Issue a writ of mandamus

Editor of the Reformer:

Dear Honorable President Obama: Thank you for doing your job and nominating a Supreme Court Justice.

Let's crack open our first year law books or at least Wikipedia, and remember a writ of mandamus.

Mandamus is a judicial remedy in the form of an order from a superior court,[1] to any government subordinate court, corporation, or public authority — to do (or forbear from doing) some specific act which that body is obliged under law to do (or refrain from doing) — and which is in the nature of public duty, and in certain cases one of a statutory duty. It cannot be issued to compel an authority to do something against statutory provision. For example, it cannot be used to force a lower court to reject or authorize applications that have been made, but if the court refuses to rule one way or the other then a mandamus can be used to order the court to rule on the applications.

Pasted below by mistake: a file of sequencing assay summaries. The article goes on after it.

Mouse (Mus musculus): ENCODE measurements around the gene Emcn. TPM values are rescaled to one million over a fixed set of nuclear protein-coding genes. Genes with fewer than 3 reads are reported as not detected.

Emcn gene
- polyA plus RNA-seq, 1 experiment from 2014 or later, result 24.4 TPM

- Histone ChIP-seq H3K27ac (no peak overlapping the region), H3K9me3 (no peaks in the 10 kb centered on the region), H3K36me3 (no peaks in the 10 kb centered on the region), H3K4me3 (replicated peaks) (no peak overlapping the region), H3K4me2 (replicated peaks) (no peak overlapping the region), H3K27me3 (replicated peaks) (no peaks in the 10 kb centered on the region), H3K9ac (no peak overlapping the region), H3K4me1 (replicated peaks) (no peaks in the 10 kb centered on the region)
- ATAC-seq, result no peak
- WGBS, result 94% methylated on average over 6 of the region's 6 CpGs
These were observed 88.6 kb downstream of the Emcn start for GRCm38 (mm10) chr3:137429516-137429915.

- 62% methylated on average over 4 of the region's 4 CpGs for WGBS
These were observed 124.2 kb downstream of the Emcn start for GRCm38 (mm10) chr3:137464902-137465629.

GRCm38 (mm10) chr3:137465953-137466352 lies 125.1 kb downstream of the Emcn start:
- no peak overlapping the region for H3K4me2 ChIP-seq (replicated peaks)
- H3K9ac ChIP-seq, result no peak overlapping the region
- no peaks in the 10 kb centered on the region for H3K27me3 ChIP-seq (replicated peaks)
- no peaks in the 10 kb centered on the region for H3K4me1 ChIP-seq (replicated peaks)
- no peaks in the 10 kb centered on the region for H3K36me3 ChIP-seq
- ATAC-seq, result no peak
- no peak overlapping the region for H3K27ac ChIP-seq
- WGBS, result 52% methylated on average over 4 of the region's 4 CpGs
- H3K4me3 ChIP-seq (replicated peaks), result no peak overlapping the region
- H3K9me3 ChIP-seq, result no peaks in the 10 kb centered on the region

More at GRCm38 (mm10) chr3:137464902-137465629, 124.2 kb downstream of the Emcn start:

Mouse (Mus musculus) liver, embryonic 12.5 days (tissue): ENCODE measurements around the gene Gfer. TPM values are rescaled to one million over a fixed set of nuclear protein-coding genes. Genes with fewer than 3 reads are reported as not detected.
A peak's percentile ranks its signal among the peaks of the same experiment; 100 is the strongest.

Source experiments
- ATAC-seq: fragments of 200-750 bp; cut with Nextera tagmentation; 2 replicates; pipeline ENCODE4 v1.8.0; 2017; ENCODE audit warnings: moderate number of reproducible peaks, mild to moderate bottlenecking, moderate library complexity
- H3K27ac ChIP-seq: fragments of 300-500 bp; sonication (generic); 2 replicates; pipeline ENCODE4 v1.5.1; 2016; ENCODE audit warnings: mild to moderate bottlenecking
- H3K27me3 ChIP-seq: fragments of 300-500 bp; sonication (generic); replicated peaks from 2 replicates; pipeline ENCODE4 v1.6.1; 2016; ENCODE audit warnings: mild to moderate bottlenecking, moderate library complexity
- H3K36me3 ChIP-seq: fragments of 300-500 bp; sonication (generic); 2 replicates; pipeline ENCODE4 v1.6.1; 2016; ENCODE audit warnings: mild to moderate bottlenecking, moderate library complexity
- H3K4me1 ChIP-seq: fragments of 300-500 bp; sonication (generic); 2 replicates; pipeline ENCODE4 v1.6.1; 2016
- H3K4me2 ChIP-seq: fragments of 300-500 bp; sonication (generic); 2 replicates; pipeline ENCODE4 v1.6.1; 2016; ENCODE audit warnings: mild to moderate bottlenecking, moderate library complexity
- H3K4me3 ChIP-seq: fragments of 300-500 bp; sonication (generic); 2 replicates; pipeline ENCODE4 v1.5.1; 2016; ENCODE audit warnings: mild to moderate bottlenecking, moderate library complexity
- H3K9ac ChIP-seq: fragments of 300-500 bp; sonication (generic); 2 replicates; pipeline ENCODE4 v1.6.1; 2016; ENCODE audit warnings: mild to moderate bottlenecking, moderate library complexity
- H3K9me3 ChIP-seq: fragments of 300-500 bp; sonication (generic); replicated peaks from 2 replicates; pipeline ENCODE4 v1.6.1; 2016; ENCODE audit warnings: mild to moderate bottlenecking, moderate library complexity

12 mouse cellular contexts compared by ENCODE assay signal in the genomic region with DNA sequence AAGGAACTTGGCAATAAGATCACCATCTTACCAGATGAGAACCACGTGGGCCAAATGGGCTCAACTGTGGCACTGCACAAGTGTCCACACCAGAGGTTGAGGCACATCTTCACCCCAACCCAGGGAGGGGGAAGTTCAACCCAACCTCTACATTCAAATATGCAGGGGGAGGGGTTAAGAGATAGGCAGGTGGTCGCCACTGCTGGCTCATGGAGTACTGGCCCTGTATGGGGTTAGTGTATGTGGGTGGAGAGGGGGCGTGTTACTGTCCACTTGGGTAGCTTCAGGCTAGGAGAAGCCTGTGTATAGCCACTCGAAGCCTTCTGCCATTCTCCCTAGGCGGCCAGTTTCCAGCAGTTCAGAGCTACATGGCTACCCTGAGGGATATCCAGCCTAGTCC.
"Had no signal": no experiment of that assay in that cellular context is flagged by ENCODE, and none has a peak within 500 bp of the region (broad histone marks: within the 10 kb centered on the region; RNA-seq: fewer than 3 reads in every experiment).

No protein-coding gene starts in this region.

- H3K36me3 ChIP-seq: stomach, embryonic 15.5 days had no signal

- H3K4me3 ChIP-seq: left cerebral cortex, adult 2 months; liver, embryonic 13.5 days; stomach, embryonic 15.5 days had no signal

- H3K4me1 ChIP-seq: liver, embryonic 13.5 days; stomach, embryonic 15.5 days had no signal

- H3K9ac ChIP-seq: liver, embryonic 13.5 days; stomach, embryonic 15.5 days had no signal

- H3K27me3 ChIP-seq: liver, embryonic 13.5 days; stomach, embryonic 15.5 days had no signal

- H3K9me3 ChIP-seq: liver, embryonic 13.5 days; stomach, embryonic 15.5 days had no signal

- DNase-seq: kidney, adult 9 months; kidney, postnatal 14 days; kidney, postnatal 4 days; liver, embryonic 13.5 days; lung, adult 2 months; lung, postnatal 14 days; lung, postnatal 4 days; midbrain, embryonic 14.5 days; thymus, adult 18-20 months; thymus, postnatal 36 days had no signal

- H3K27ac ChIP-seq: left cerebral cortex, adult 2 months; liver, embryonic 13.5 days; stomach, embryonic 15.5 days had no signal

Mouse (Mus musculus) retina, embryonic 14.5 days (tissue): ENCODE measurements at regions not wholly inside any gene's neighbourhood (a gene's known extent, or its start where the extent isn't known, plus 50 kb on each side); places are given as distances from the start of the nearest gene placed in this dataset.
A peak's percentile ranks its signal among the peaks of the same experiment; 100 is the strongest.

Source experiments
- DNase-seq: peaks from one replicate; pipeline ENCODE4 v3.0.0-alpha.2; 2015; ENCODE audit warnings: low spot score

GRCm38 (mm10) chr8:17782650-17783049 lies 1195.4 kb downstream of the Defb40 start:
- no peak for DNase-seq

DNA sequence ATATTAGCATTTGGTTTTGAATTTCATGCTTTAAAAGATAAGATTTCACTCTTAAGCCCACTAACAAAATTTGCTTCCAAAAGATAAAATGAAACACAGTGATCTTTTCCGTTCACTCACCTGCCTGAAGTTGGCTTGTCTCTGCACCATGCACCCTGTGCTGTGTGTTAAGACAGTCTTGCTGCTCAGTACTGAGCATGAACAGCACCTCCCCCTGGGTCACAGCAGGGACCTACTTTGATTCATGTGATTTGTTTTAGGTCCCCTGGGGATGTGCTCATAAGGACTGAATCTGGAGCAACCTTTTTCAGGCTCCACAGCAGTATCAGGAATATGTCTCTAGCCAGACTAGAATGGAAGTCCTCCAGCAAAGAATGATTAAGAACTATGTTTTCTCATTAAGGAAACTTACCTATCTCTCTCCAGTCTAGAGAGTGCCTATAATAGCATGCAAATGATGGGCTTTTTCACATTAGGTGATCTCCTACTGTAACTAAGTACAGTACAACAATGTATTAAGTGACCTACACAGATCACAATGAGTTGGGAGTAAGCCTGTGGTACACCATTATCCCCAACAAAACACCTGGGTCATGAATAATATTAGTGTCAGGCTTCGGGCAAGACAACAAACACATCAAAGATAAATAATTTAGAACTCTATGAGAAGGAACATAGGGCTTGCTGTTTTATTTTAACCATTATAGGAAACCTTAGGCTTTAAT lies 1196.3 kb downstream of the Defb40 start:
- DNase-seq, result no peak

Mandamus may be a command to do an administrative action or not to take a particular action, and it is supplemented by legal rights. In the American legal system it must be a judicially enforceable and legally protected right before one suffering a grievance can ask for a mandamus. A person can be said to be aggrieved only when he is denied a legal right by someone who has a legal duty to do something and abstains from doing it.

If the Senate refuses to grant a hearing to Merrick Garland within two weeks, please instruct Attorney General Lynch to seek a writ of mandamus requiring the Senate to do their job.

Dean Lynch, Westminster West, March 18



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